How the European Court of Human Rights Constructs a Right to Die

How the ECHR Constructs a Right to Die

By Grégor Puppinck1703154800214

As the European Court of Human Rights (ECHR) prepares to rule on a significant euthanasia case on November 28 and as it has been seized by 34 other applicants in two cases against France, Grégor Puppinck retraces and critiques the steps through which this European Court constructs a right to die. Grégor Puppinck, holds a PhD in Law and is Director of the European Center for Law and Justice, an NGO based in Strasbourg. Javier Borrego, a former judge at the ECHR and the Spanish Supreme Court, associates with thus viewpoint.

The ECLJ intervened before the ECHR in the case of Karsai v. Hungary, and submitted written observations presenting and criticizing in a detailed manner the stages of the European Court's jurisprudence on this matter.

Op-Ed originally published by FigaroVox

May I dare to write it down? Ten years ago, a former jurist from the European Court of Human Rights (ECHR) showed me a sheet of paper outlining the past steps of the Court's jurisprudence on euthanasia. It also featured the future steps leading to the progressive recognition, judgement after judgement, of a human right to voluntary death encompassing assisted suicide and euthanasia. Each step, past and future, in the establishment of this "right" was clearly marked on a "timeline". Although presented as authentic, I cannot assert or prove it, and my informant did not allow me to make a copy. Regardless, this document astonished me, prompting me to verify its accuracy. This verification resulted in the publication of a study  that indeed confirmed and exposed how the ECHR incrementally builds a right to voluntary death. This study described a clever jurisprudential construction, using ambiguous citations to establish a ‘right’ not only absent from the European Convention on Human Rights but also contrary to its letter and intent of its drafters. Indeed, adopted shortly after World War II, the European Convention on Human Rights clearly states, in Article 2, the principle that ‘No one shall be deprived of his life intentionally.’ It provides no exception for cases involving the individual’s consent to being killed.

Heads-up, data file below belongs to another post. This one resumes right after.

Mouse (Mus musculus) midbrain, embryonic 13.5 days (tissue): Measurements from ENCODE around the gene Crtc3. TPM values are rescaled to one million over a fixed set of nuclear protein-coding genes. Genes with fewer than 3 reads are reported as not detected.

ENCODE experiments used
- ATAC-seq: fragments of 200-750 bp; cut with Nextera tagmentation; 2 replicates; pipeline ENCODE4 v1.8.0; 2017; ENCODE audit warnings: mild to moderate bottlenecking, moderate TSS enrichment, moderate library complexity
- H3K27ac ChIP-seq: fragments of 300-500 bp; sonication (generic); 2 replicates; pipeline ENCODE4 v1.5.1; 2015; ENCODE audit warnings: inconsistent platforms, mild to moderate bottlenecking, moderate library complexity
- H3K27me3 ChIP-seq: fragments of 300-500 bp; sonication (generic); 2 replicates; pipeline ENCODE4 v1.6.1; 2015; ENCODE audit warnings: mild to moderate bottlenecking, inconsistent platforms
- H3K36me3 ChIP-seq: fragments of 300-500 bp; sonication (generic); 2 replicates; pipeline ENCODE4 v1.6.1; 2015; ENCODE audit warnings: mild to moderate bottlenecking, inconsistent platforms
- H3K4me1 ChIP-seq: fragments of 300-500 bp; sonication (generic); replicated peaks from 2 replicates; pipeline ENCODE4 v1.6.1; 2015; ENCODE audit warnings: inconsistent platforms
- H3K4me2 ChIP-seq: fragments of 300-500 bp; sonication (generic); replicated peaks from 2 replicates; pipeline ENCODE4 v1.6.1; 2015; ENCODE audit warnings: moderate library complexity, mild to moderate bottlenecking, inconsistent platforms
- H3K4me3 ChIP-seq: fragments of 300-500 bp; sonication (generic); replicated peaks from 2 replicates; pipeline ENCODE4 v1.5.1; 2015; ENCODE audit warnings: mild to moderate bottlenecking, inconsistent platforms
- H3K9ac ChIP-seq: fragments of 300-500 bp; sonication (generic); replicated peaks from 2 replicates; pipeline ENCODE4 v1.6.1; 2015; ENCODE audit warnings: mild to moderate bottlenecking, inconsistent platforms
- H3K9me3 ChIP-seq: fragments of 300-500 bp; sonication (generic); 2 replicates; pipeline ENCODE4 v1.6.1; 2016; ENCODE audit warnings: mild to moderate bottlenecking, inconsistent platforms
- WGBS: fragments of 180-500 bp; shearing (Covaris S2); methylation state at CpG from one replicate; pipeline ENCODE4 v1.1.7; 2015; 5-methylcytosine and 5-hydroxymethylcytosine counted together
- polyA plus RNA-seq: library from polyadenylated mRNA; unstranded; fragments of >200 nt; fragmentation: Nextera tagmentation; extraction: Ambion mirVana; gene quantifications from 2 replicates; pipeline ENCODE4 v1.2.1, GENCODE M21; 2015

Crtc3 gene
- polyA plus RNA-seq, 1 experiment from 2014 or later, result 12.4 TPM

However, this fundamental principle did not prevent the Court from constructing such a right to receive death, through successive shifts. To achieve this, the Court shifted the question of voluntary death from the realm of Article 2 to that of the famous Article 8 of the Convention. Initially designed to protect private and family life, the Court extensively interprets Article 8 to assert new rights or prevent the expulsion of foreigners. The method is simple: the Court only needs to bring a situation or practice within the scope of private or family life to compel States to justify their restrictive legislation and decisions in the matter. Criticizing this approach, former judge Küris went as far as to affirm that Article 8 had transformed into an "article ∞", given its infinite scope.

Initially, the European Court ruled on a series of requests from individuals seeking the right to die. In the cases like Pretty, Haas, Koch, and Gross, judged between 2002 and 2013, the applicants were either ill, disabled or simply tired of living. The Court then held that this request to die had a basis in Article 8 of the Convention, and that States had to individually justify their refusals to provide poisons to the applicant; Article 2 only required them to limit the risks of abuse, preventing an individual ‘from taking their own life if the decision is not made freely and with full knowledge.